Hello guys, I'm building my R12c3.1 and its been going a little slow with the instructions being in Japanese in all. I can't seem to figure out which side of the front arm goes up. Does the side imprinted with "H" go up or down? What shock piston would be best to start off with? 2 or 3 hole? Going to be running 17.5 blinky at TQ Racing and this is my first 1/12 so I'm just trying to start off with a base setup and go from there. I built the rest of the car according to the instructions.

Last edited by albertv78; 02-10-2015 at 10:57 PM. Reason: removed some nonsense
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Old 02-10-2015, 11:00 PM   #682
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Hello guys, I'm building my R12c3.1 and its been going a little slow with the instructions being in Japanese in all. I can't seem to figure out which side of the front arm goes up. Does the side imprinted with "H" go up or down? What shock piston would be best to start off with? 2 or 3 hole? Going to be running 17.5 blinky at TQ Racing and this is my first 1/12 so I'm just trying to start off with a base setup and go from there. I built the rest of the car according to the instructions.

Have any of you guys tried the TN Racing rear hubs for using regular AE offset wheels? Their site is in Japanese and it doesn't quite translate well for me.

Don't use the TN racing rear hubs. This will only work for the older Yokomo axle setup. The Yokomo wheels are a treat, use them.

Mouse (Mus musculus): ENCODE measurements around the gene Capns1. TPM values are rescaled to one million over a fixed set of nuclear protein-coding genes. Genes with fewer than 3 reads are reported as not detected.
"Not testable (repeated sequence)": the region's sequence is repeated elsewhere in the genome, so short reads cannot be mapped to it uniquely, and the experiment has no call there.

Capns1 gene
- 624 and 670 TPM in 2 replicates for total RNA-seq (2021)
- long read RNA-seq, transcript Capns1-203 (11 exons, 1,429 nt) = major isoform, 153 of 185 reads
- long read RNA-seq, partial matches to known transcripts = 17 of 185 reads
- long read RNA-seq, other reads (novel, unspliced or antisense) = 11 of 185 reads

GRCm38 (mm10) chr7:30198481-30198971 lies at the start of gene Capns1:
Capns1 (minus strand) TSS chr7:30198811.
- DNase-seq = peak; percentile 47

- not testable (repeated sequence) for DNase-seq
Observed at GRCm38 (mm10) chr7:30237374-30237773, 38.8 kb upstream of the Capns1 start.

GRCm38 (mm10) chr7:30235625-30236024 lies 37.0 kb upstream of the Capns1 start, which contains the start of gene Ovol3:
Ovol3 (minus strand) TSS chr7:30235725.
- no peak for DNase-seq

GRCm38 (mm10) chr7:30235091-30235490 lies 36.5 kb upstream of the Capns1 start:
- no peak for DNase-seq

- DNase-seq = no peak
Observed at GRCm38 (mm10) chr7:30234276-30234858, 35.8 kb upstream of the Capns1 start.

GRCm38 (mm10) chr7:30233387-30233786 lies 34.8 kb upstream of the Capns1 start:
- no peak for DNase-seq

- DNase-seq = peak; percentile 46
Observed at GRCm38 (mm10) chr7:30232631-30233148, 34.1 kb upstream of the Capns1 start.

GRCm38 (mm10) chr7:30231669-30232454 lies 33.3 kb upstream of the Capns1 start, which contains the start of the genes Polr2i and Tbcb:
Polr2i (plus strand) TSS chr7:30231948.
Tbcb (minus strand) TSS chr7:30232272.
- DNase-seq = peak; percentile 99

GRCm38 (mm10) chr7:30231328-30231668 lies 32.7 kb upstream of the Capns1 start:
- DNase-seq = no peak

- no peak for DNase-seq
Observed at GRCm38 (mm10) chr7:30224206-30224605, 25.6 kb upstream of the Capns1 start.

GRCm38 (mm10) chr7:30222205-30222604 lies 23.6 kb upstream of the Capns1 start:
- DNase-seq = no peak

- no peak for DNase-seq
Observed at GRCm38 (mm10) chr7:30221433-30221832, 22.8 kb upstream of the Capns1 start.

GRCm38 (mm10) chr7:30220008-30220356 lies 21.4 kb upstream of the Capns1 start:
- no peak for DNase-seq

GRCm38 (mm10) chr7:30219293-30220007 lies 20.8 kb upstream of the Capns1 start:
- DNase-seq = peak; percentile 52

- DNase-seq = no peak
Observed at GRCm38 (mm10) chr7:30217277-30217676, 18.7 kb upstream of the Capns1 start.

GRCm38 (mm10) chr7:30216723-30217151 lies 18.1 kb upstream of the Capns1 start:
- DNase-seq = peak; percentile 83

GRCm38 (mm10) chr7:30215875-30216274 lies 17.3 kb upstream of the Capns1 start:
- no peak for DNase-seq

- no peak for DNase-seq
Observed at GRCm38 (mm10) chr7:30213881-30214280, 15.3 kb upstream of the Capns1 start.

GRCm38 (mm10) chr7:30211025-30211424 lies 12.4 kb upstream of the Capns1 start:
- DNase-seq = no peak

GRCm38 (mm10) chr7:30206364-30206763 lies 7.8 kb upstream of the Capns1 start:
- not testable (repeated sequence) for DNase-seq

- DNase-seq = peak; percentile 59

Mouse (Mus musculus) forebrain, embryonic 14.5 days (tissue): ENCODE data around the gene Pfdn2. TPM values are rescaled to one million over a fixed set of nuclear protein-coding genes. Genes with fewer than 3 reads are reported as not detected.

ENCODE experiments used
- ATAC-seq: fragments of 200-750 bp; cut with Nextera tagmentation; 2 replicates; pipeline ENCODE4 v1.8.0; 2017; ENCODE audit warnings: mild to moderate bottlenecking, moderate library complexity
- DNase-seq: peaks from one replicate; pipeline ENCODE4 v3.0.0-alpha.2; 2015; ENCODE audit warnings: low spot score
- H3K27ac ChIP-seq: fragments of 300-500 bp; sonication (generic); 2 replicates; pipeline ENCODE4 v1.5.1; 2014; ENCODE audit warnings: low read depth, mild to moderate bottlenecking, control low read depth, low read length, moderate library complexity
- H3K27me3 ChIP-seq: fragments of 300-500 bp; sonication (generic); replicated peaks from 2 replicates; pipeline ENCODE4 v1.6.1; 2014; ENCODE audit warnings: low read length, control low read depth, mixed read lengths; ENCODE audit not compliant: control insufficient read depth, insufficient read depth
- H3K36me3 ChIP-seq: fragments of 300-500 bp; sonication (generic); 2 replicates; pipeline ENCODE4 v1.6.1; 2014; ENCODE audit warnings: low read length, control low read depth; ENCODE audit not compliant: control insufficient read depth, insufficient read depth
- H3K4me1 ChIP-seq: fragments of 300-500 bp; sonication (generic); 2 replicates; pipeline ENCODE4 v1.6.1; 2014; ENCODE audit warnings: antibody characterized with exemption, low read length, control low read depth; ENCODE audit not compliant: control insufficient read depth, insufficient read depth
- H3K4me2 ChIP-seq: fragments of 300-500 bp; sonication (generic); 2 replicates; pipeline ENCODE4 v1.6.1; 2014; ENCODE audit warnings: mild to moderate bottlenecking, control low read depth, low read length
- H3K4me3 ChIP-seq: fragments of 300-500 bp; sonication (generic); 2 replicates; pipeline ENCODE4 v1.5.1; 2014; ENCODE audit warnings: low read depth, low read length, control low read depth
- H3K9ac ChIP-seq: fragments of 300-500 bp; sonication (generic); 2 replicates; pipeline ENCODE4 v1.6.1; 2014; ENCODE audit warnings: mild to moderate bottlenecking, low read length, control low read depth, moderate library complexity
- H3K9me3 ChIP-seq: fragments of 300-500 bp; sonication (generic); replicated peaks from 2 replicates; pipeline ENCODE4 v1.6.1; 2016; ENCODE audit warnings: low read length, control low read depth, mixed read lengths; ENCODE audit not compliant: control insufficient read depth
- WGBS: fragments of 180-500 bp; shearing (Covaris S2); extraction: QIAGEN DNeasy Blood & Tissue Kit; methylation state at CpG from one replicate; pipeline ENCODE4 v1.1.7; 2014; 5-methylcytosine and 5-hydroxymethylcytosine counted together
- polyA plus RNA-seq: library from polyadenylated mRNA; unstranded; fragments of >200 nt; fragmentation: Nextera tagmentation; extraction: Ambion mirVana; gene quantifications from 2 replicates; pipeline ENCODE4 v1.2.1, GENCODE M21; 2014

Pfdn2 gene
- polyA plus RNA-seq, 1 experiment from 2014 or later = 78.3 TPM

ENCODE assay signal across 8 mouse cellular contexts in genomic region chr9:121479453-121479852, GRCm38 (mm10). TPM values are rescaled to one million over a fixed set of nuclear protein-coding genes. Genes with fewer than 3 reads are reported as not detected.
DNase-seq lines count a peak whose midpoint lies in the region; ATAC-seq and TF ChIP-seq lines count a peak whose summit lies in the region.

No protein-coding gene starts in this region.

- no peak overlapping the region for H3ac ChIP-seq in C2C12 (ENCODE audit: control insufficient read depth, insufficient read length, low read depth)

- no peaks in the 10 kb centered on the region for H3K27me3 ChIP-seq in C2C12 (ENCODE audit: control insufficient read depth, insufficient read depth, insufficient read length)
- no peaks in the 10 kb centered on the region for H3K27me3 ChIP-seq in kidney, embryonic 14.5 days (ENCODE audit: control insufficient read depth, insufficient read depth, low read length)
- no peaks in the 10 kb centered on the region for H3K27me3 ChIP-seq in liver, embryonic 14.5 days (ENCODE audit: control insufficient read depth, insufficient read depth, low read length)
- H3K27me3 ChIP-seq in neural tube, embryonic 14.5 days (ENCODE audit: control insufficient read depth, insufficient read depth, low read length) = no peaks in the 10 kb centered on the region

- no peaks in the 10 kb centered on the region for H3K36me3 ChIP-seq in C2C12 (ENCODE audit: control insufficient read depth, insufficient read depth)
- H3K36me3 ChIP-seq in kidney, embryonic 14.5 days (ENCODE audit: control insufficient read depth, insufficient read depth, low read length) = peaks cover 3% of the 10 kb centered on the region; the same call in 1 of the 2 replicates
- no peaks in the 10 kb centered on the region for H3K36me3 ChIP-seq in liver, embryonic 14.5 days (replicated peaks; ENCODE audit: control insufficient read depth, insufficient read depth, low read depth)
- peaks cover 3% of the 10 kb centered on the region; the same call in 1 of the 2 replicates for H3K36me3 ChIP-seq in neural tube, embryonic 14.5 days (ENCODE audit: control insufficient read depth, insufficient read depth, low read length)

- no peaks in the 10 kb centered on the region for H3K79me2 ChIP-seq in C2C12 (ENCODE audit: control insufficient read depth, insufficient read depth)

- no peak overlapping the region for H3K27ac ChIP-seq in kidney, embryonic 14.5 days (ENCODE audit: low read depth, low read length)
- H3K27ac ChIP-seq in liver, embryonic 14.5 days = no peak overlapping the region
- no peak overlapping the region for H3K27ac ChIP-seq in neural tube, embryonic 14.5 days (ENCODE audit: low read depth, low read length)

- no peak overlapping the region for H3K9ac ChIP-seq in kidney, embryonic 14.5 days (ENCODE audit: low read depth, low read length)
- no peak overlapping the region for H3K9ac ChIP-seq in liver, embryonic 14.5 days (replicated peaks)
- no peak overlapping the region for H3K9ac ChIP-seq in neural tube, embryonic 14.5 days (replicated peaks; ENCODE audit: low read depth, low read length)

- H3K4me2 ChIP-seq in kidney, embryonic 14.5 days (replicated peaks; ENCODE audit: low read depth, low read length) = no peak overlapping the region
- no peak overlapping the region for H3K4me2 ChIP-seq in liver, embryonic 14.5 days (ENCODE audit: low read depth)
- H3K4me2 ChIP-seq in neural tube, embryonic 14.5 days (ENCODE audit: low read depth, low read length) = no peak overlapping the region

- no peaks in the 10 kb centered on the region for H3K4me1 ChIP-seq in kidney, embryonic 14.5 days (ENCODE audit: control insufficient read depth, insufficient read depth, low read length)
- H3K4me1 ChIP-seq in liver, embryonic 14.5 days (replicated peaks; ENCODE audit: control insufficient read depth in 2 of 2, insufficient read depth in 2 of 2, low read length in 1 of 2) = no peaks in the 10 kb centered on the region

Take a look at the photo. The "H" should face up.
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Old 02-10-2015, 11:11 PM   #683
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Thanks for the help Edward. I see the H on the upper arm holder but not the arm. Does this look correct?

[IMG][/IMG]
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Old 02-10-2015, 11:27 PM   #684
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Looks good to me. To be honest, I've actually never paid any attention to the "H" on the upper arms. It mentions nothing in the manual about it. As long as the opening for the hinge pin is facing the front, I could't see a problem running them with facing down. It doesn't seem to affect the geometry at all. But, I would keep them facing up just for consistency sake. I might do the same, good eye.
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Old 02-10-2015, 11:28 PM   #685
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Have you built the center damper?
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Old 02-10-2015, 11:32 PM   #686
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I did but I'm going to do it again. I'm not happy with the result. My first try I put too much oil and popped the c-clip off. The second time it doesn't have enough oil so it has a dead spot. Hopefully 3rd time is the charm. Any tips?
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Old 02-10-2015, 11:47 PM   #687
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Yes.. This works for me 95% of the time.

1- Fill the damper a little past where the threads start. Take note of the little machined groove in the shock body.
2- Put the piston in and push it down to the bottom.